The rap on Seinfeld last season was that it was tired, it was repetitive, it was suddenly out of it. These complaints, I noticed, usually came from people who didn't seem to be actually watching the show regularly anymore. Yeah, the first half of the season had its share of clunkers, but the second half picked up steam very nicely, peaking with a few episodes that could stand with this innovative series' best.
Meanwhile, over at Roseanne, the opposite situation obtained. I bow to no one in my admiration for what Roseanne has done to make bitter truths about lower-middle-class life hilarious and poignant, but last spring, the show's energy had begun to flag, and its inspiration had dipped.
Now in the midst of new seasons, Seinfeld and Roseanne have confirmed their respective tendencies. Far from buckling under to the well-deserved acclaim its young Thursday-night neighbor Friends is receiving, Seinfeld is now a revitalized show, snappy and gratifyingly complicated once more. And unfortunately, my beloved Roseanne seems more adrift than ever, opting for crude obviousness in ways it has never done before.
Seinfeld's renewed energy is exhilarating to watch, because it has been accomplished with a certain amount of conceptual daring. By this I mean some of the biggest laughs of the season thus far have come from situations in which the regular characters are behaving in the least likable manner possible. Think of the subplot in which Kramer (Michael Richards) sneaks a hot cup of caff`e latte into a movie theater, spills it on himself, and then has the gall to sue the coffee company for his scalding mishap. Think of Elaine's (Julia Louis-Dreyfus) becoming so angry about the incessant nighttime barking of a neighbor canine that she arranges to have it dognapped. Think of George (Jason Alexander) first proposing to ex-girlfriend Susan (Heidi Swedberg) and then doing everything he can to postpone the marriage, whining and complaining about the amount of time he now has to spend with his betrothed.
And think of Jerry himself, who in some ways has become the most gleefully annoying fellow on the show. Jerry, with his incessant philosophical niggling (''Why would anyone eat canned fruit?''); Jerry, whose self-absorbed, absurdly tidy bachelor lifestyle leads him to aver tastelessly that he'd rather date a deaf woman than a blind woman because ''the blind would tend to be a bit messy around the house.'' And wasn't it Jerry's pushy neuroticism -- his insistence that he be in charge of setting an alarm -- that ended up causing marathon runner Jean-Paul Jean-Paul (Jeremiah Birkett) to oversleep and nearly miss an important race? Seinfeld's willingness to make Jerry such a jerk is one of the show's best pleasures.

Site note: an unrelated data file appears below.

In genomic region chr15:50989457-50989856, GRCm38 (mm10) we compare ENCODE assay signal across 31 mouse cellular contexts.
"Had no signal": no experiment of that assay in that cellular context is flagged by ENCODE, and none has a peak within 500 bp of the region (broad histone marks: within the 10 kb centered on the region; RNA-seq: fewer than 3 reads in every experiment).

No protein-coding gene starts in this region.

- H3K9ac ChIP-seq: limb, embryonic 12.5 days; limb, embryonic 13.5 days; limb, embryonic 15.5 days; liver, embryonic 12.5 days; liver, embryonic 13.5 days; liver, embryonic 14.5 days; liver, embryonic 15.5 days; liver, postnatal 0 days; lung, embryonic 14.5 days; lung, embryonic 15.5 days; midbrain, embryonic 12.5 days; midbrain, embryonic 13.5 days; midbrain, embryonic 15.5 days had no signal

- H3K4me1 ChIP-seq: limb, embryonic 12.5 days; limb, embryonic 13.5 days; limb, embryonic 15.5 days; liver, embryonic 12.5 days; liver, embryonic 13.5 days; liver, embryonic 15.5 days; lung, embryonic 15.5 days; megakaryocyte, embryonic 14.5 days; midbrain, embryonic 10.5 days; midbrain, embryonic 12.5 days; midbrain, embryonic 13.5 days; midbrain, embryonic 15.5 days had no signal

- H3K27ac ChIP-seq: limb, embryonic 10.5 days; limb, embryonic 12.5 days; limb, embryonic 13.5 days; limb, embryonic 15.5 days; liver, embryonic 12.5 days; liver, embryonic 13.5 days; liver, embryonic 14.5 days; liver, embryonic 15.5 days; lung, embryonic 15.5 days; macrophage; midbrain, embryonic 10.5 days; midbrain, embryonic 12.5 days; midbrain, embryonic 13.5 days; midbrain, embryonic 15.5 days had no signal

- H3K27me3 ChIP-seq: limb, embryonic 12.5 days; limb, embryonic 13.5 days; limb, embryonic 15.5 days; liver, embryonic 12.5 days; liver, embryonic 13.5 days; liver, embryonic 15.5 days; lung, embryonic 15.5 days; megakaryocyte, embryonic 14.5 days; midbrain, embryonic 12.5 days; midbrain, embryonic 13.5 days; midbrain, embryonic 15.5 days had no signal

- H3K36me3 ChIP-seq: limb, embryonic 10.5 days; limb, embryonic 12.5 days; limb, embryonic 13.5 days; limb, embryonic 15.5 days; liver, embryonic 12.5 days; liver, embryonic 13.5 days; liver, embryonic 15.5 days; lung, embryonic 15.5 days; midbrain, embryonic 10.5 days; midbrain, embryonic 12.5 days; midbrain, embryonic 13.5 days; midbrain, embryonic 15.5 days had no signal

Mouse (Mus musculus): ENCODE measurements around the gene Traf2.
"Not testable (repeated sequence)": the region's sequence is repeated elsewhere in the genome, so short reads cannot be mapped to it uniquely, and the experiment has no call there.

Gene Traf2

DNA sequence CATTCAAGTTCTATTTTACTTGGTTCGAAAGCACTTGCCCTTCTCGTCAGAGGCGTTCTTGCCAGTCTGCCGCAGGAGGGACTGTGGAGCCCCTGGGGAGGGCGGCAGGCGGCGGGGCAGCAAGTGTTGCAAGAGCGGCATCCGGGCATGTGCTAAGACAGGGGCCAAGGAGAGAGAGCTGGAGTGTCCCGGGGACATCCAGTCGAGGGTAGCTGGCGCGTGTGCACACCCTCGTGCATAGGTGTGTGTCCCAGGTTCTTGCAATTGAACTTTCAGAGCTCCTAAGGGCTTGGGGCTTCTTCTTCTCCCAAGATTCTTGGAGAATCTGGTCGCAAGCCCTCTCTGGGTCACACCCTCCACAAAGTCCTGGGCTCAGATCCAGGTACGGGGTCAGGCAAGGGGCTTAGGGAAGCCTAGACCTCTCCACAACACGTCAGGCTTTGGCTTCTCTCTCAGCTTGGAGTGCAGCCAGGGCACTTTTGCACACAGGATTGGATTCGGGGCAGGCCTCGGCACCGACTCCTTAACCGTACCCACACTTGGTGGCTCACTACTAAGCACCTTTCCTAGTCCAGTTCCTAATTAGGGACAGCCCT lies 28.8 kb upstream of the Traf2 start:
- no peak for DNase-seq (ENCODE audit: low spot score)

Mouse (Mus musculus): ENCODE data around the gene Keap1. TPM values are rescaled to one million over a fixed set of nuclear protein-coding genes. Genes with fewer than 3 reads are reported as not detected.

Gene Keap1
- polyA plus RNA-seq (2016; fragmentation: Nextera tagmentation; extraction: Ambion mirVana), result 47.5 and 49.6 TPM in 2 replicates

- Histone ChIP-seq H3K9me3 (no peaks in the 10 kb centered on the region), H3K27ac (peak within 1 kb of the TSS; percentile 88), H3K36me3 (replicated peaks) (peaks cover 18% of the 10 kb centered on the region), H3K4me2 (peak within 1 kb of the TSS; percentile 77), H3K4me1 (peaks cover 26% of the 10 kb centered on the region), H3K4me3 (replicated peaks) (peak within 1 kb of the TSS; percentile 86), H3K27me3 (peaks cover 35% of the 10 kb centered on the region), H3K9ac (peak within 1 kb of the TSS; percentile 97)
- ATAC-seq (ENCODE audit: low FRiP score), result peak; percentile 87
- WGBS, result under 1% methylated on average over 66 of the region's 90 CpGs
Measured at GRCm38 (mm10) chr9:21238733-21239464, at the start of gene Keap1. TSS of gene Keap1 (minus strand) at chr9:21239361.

Who knows, on the other hand, what Roseanne's problem is? We'd never make the sexist speculation that it has to do with the star's pregnancy, but the plotlines built around this situation have bogged down the show. Roseanne had announced that this season would be the show's last, and despite ABC's moving it to an 8 p.m. time slot, she promised a lot of anarchic envelope pushing.
So far, that ain't happening. In fact, Roseanne has come closer to being a conventional sitcom than ever before, with too much bellowing and a suspiciously hyped-up studio audience reaction to even the lamest jokes. In a recent posting on America Online, a sorrowful Roseanne fan opined, ''Now it seems like every episode is just full of Roseanne being angry and yelling, with no rest.'' An October episode even went so far as to do something the show has admirably steered clear of for six seasons: It tried to teach us a heavy-handed lesson about life, as Roseanne came to understand that she should respect the child-rearing methods of Jackie (Laurie Metcalf). Combine such retrograde impulses with recent stunt appearances by unfunny guys Pat Harrington and Shecky Greene, and you've got a show that, while still superior to most sitcoms, is losing its touch.
The best thing about Roseanne this season is the opening credits, in which we see how cast members have changed over the years via morphing animation. The biggest change, of course, is registered by the plastic-surgeried Roseanne. This sort of blunt joke at her own expense is what we've always loved her for. Why can't she put it back into the content of the show? Seinfeld: A Roseanne: B